The Supreme Court of Vermont Holds That Psychiatrists Have a Duty to Warn the Caretakers of a Dangerous Patient About Foreseeable Risk, Despite the Lack of a Specific Threat, and to Inform Them on How to Take Measures to Protect Third Parties
In Kuligoski v. Brattleboro Retreat & Northeast Kingdom Human Services, 2016 Vt. 54A (Vt. 2016), the Supreme Court of Vermont considered whether an inpatient psychiatric service was negligent, not only in discharging a patient and failing to warn his parents of his risk to the public, but also in failing to train the patient's parents in how to manage him so as to mitigate the risk he posed to the public. Separate counts were filed against outpatient services including failure to warn the parents. The majority opinion by the Supreme Court of Vermont breaks new legal ground in risk mitigation and liability and establishes a new legal duty for psychiatrists beyond the conventional boundaries iterated in Tarasoff v. Regents of University of California, 551 P.2d 334 (Cal. 1976) and its progeny.
Facts of the Case
(Note: The facts outlined in the decision are supplemented here with undisputed facts cited in a different action brought by the Kuligoski family.)
On October 9, 2010, E.R. was voluntarily admitted to the Psychiatric Department of Central Vermont Medical Center (CVMC) for treatment of a “psychotic disorder” after having threatened young children at his home. He was transferred to Vermont State Hospital on October 16, then a week later to the Brattleboro Retreat (BR), a nonprofit psychiatric hospital in Windham County, Vermont. E.R.'s clinical presentation was consistent across these hospitalizations. It included auditory and visual hallucinations, suicidal and homicidal ideation, and poor judgment. He was deemed to represent a danger to himself, his family, and others. He had a consistent diagnosis of schizophreniform disorder and was prescribed antipsychotic and anxiolytic medications.
E.R. was discharged from BR in November 2010. His physician expressed concerns in the medical record that E.R. had recently stopped taking his medication and had experienced an exacerbation of his hallucinations, and that there was a high risk of poor compliance with aftercare plans. At the time of his discharge, E.R.'s parents were told that their son was “going through a phase” and “would recover.” E.R.'s mother was told to monitor and administer her son's medication daily. He was referred for outpatient treatment at Northeast Kingdom Human Services (NKHS). In mid-December 2010, after E.R. disclosed to his mother that he had stopped taking his medication, she called and informed a physician on his outpatient treatment team. The physician indicated that this was a cause for concern, but that E.R. had to decide to take care of himself. After his mother's call, no one at the clinic reached out to E.R., and he was not seen there for further assessment and treatment.
On February 26, 2011, E.R. went with his father on a visit to an apartment building owned by his family. Once inside, E.R. proceeded to the basement, and without known provocation, assaulted Michael Kuligoski, who was working on the furnace, “causing serious injuries.”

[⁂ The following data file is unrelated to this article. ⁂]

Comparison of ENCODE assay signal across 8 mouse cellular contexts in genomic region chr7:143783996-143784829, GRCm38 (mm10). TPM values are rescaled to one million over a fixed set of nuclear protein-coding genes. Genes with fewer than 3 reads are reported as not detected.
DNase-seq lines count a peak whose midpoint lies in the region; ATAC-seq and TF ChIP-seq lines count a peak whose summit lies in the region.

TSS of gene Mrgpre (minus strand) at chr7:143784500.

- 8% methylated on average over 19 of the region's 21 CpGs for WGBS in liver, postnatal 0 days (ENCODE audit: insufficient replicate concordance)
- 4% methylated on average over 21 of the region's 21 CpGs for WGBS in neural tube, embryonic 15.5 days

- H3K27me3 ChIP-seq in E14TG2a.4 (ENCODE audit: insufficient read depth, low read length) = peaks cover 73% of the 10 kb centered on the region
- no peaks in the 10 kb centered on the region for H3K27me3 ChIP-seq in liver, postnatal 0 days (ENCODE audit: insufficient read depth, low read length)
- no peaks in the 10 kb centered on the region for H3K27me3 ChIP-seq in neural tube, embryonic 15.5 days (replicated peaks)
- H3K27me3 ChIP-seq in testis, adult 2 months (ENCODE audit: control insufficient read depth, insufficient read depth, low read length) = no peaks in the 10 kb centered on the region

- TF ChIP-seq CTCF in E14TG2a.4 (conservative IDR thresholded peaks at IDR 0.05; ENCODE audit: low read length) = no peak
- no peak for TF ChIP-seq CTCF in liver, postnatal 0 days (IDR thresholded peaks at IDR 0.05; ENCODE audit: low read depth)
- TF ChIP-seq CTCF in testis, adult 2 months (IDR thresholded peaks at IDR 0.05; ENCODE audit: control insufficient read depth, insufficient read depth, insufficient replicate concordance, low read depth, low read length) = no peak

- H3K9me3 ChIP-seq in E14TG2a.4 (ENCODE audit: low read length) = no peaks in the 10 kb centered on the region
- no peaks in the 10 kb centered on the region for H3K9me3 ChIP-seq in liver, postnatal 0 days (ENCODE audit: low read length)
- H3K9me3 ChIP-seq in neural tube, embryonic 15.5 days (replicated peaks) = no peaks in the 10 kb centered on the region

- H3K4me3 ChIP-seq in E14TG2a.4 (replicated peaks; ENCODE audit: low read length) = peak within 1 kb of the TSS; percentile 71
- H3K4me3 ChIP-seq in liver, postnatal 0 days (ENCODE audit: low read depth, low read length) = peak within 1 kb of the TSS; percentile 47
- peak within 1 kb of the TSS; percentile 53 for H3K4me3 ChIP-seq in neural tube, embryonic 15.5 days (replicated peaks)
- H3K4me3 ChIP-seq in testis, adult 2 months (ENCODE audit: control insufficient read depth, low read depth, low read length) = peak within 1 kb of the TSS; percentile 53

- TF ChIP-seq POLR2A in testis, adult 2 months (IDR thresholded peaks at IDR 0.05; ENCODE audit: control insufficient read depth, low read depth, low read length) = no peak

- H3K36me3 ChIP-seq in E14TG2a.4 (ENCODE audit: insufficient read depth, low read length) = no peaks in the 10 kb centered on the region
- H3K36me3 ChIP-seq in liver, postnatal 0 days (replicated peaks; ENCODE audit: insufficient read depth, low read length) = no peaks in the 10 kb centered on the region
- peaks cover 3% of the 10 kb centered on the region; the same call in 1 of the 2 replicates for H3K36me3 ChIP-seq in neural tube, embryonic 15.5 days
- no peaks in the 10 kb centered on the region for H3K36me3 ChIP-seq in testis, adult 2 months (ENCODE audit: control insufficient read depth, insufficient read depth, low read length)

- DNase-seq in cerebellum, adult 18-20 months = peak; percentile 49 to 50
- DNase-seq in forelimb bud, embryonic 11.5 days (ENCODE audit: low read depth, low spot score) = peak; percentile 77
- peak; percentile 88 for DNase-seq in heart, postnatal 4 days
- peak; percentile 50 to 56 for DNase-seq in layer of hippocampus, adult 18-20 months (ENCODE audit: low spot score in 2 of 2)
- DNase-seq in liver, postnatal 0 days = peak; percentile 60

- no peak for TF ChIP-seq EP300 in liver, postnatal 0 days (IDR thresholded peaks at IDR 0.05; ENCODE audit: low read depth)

Mr. Kuligoski's family filed a complaint against BR and NKHS before the Windham County Superior Court. The complaint alleged failure to warn E.R.'s parents of his risk to the public, as well as failure to train his parents in how to supervise E.R., monitor and manage his medications, and take appropriate steps to protect potential victims.
In April 2014, the defendants separately filed motions to dismiss, citing the Vermont Rule of Civil Procedure, Vt. Code R. § 12(b)(6) (2014), arguing that the plaintiffs failed to state a claim upon which relief can be granted, since the defendants owed no duty to protect Mr. Kuligoski from E.R., nor were the actions of BR and NKHS the proximate cause of Mr. Kuligoski's injuries. The motion was granted by the superior court, relying upon the definition of a potential victim that establishes a duty to protect, as elucidated in Peck v. Counseling Service of Addison County, Inc., 499 A. 2d 422 (Vt.1985). In Peck, the Supreme Court of Vermont held that a mental health agency had a duty to exercise reasonable care to protect an identifiable victim when its patient posed a serious risk of danger, in that case, threatening to burn his family's barn, a threat that he carried out.
The Kuligoski family appealed to the Vermont Supreme Court, arguing that the Peck holding should in fact extend beyond identifiable victims, based on current tort laws, as well as public policy which emphasizes the protection of the public from dangerous individuals.
Ruling and Reasoning
Justice Dooley delivered the opinion for the three-to-two majority; Justices Robinson and Morris joined. The Supreme Court of Vermont held that BR had a duty and failed to discharge it. It is worth noting that the court used the term “duty to warn”; however, it can be reasonably inferred that the majority's opinion was concerned with the duty to protect. The holding was based primarily on the doctrine of the “zone of danger” as described in Hamman v. County of Maricopa, 775 P.2d 1122 (Ariz. 1989), a case the court said was very much like the Kuligoski case. The Hamman court noted the “constant physical proximity” of the parents to their son, placing them at high risk as the “most likely victims” of his violence and rendering them foreseeable victims, despite the absence of a specific threat against them. In Kuligoski, the court reasoned that E.R.'s parents fell in the “zone of danger” specifically because they assumed a caretaker role upon his discharge, and he had threatened his caretakers (staff) repeatedly while at BR.